In December of last year, the Justice Department asserted that Texas’s redistricting plans for Congress and the state legislature violated Section 5 of the Voting Rights Act by “diminishing the ability of citizens of the United States, on account of race, color, or membership in a language minority group, to elect their preferred candidates of choice.” Today a three-judge federal court in Washington concurred with DOJ, writing that Texas’s redistricting plans were “enacted with discriminatory purpose” and did not deserve preclearance under Section 5.
Here are the relevant facts of the case: Texas gained 4.3 million new residents from 2000–10. Nearly 90 percent of that growth came from minority citizens (65 percent Hispanic, 13 percent African-American, 10 percent Asian). As a result, Texas gained four new Congressional seats, from thirty-two to thirty-six. Yet under the Congressional redistricting map passed by Texas Republicans following the 2010 election, white Republicans were awarded three of the four new seats that resulted from Democratic-leaning minority population growth. The League of Women Voters called the plan “the most extreme example of racial gerrymandering among all the redistricting proposals passed by lawmakers so far this year.”
Noted the federal court:
The Black and Hispanic communities currently make up 39.3% of Texas’s CVAP [current voting age population]. Thus, if districts were allocated proportionally, there would be 13 minority districts out of the 32 in the benchmark (39.3% of 32 is 12.6). Yet minorities have only 10 seats in the benchmark, so the representation gap is three districts. In the enacted plan, proportional representation would yield 14 ability districts (39.3% of 36 is 14.1), but there are still only 10 ability districts.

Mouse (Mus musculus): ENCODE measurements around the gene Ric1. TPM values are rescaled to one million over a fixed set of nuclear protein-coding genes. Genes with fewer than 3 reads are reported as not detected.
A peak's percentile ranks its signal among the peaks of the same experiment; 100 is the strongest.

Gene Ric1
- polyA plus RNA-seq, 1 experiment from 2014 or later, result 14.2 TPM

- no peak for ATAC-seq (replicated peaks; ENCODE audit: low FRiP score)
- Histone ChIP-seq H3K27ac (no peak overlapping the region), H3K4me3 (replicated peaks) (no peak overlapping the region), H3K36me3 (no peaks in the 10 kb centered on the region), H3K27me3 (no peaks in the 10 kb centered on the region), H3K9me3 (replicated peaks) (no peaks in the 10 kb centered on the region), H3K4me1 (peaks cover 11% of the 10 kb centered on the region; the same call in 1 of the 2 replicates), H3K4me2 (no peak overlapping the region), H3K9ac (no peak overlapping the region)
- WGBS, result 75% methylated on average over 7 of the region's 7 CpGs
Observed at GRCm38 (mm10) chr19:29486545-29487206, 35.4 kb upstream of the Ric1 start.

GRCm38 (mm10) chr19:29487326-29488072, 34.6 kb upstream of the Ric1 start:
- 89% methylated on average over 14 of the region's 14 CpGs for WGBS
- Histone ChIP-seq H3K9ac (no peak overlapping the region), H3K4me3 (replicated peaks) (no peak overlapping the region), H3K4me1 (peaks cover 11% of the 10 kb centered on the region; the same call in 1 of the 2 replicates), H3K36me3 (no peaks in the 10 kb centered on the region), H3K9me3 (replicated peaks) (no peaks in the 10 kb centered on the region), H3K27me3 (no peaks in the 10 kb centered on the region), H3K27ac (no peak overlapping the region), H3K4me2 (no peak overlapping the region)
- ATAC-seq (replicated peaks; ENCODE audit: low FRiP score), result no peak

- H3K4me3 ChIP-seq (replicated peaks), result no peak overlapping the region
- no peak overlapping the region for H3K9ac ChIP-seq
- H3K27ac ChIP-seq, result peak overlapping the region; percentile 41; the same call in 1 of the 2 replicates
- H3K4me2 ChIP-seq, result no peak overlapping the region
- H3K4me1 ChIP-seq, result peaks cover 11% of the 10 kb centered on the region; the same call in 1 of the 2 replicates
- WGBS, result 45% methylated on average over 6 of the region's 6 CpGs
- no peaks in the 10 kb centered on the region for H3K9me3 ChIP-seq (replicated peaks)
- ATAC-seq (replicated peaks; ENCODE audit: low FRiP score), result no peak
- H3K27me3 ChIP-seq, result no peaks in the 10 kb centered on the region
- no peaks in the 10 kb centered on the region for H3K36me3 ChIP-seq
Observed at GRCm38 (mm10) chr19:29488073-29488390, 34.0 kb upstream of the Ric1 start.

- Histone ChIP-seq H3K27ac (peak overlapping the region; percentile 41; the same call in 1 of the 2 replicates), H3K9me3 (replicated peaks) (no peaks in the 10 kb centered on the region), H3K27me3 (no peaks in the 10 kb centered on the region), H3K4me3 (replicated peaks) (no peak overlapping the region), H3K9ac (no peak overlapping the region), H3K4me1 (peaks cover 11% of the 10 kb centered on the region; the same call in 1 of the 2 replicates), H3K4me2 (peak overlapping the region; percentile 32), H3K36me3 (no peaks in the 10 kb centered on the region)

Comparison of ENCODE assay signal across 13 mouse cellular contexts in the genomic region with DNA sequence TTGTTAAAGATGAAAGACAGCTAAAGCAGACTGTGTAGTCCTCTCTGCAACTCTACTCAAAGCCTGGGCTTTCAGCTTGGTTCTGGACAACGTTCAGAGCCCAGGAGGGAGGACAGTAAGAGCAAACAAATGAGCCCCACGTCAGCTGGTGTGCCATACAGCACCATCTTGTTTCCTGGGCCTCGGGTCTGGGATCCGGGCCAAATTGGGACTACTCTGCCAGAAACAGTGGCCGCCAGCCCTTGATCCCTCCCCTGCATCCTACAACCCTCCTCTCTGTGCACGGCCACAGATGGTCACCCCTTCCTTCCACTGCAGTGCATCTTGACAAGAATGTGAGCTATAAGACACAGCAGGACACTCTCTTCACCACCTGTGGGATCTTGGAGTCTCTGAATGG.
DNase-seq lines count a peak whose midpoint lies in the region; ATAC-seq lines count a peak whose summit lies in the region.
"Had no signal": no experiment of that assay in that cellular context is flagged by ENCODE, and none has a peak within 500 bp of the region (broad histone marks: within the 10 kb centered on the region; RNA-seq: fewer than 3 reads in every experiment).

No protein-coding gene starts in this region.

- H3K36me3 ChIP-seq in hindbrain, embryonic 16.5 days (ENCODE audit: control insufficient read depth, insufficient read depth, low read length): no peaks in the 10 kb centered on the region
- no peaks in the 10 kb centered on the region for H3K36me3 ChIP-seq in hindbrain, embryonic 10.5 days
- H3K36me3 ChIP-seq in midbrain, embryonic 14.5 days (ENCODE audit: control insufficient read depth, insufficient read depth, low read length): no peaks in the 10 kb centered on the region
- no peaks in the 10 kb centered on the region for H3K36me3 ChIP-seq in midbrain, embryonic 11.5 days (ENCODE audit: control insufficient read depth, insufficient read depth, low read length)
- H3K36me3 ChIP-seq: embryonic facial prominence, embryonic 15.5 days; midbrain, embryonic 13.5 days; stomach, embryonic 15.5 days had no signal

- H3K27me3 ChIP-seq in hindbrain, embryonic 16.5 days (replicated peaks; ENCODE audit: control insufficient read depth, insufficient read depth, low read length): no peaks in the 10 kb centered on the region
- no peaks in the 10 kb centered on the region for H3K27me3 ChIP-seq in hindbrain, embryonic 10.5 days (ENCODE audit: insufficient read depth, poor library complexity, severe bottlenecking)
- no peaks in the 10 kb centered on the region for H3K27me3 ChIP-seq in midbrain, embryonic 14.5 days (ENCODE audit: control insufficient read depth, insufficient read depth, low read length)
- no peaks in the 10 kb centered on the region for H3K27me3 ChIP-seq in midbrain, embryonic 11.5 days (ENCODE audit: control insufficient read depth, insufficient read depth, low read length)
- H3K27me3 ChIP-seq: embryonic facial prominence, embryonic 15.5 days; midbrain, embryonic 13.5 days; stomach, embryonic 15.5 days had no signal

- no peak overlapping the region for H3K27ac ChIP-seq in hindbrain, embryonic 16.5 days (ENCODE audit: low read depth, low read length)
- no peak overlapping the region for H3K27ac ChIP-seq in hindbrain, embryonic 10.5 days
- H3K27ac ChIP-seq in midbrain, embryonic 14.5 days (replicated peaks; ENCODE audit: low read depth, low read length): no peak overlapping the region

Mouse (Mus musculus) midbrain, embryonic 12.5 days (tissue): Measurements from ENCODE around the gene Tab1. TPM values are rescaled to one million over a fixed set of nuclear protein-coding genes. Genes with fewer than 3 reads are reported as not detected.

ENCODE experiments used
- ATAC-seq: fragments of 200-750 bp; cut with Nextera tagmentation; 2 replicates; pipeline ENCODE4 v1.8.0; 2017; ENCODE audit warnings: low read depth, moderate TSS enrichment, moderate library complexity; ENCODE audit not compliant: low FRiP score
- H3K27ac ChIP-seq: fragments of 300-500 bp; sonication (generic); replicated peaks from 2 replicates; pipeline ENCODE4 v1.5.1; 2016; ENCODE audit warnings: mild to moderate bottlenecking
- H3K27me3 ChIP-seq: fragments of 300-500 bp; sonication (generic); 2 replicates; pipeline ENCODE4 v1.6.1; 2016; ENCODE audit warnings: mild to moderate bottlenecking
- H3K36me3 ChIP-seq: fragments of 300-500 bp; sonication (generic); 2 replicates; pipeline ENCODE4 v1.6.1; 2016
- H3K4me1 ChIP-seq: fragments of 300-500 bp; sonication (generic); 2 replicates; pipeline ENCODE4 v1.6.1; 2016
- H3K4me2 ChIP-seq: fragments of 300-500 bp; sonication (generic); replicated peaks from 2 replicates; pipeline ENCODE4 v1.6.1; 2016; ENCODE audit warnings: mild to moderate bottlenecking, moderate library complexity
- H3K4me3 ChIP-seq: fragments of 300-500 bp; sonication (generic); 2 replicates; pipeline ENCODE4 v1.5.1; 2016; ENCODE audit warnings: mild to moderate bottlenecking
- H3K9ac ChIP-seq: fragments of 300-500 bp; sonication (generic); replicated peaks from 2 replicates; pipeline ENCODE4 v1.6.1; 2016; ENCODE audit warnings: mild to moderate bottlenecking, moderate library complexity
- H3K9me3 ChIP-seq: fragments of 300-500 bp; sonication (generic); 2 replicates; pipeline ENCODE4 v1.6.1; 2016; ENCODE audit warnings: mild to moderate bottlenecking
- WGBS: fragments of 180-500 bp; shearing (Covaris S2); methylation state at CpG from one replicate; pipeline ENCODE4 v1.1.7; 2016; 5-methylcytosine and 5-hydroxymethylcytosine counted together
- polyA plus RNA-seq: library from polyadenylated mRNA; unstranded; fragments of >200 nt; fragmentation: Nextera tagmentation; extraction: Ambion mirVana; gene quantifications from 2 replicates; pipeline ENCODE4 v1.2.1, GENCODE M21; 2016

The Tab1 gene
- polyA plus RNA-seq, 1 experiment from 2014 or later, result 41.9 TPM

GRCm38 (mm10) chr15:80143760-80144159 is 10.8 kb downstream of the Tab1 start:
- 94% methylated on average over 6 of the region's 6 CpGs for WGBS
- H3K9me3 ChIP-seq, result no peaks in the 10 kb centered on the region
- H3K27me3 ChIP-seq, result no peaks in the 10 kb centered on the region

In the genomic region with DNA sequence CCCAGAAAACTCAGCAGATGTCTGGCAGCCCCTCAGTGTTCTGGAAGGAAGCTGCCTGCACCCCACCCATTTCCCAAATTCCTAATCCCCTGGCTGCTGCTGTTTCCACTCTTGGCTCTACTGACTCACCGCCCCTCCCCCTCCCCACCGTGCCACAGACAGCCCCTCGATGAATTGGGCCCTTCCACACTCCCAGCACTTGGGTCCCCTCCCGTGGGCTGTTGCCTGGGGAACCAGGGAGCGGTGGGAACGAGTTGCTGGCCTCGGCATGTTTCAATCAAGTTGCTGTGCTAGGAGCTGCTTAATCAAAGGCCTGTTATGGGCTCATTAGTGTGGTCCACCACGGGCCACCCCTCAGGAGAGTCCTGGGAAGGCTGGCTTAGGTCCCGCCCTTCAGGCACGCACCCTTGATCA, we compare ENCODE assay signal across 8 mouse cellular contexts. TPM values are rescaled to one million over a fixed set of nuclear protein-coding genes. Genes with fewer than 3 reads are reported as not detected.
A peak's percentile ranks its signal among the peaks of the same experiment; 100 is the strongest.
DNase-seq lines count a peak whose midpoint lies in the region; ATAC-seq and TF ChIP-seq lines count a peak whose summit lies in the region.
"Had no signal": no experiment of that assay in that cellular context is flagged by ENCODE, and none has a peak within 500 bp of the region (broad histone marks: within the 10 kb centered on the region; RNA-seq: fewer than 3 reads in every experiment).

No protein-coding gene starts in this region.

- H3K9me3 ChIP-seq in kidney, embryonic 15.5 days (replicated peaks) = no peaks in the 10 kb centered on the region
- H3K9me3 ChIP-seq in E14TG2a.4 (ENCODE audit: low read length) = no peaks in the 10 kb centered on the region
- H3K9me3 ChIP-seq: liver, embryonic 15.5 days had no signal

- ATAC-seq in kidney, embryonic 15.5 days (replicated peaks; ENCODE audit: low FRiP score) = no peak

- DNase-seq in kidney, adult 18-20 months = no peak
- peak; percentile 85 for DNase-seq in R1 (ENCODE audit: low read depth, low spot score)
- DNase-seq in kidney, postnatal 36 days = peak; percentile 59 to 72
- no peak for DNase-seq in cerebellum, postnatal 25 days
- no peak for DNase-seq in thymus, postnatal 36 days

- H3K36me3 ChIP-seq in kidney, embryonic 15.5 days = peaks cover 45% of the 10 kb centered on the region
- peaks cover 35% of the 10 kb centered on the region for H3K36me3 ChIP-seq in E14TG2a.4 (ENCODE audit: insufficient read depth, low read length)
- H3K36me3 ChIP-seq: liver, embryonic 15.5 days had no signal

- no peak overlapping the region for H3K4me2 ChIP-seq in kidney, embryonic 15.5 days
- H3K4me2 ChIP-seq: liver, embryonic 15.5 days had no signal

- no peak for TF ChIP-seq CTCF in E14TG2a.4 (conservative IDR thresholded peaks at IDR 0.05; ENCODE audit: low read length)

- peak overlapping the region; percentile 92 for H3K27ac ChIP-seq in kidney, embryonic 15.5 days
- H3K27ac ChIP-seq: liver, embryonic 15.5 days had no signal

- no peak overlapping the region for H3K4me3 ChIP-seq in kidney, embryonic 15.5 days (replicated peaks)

Texas Republicans went to extreme lengths in order to dilute and suppress the state’s booming minority vote, as I reported in The Nation in January (see “How the GOP is Resegregating the South”).
According to a lawsuit filed by a host of civil rights groups, “even though Whites’ share of the population declined from 52 percent to 45 percent, they remain the majority in 70 percent of Congressional Districts.” To cite just one of many examples: in the Dallas-Fort Worth area, the Hispanic population increased by 440,898, the African-American population grew by 152,825 and the white population fell by 156,742. Yet white Republicans, a minority in the metropolis, control four of five Congressional seats. Despite declining in population, white Republicans managed to pick up two Congressional seats in the Dallas and Houston areas. In fact, whites are the minority in the state’s five largest counties but control twelve of nineteen Congressional districts.
Texas Republicans not only failed to grant new power to minority voters in the state, they also took away vital economic resources from minority Democratic members of Congress.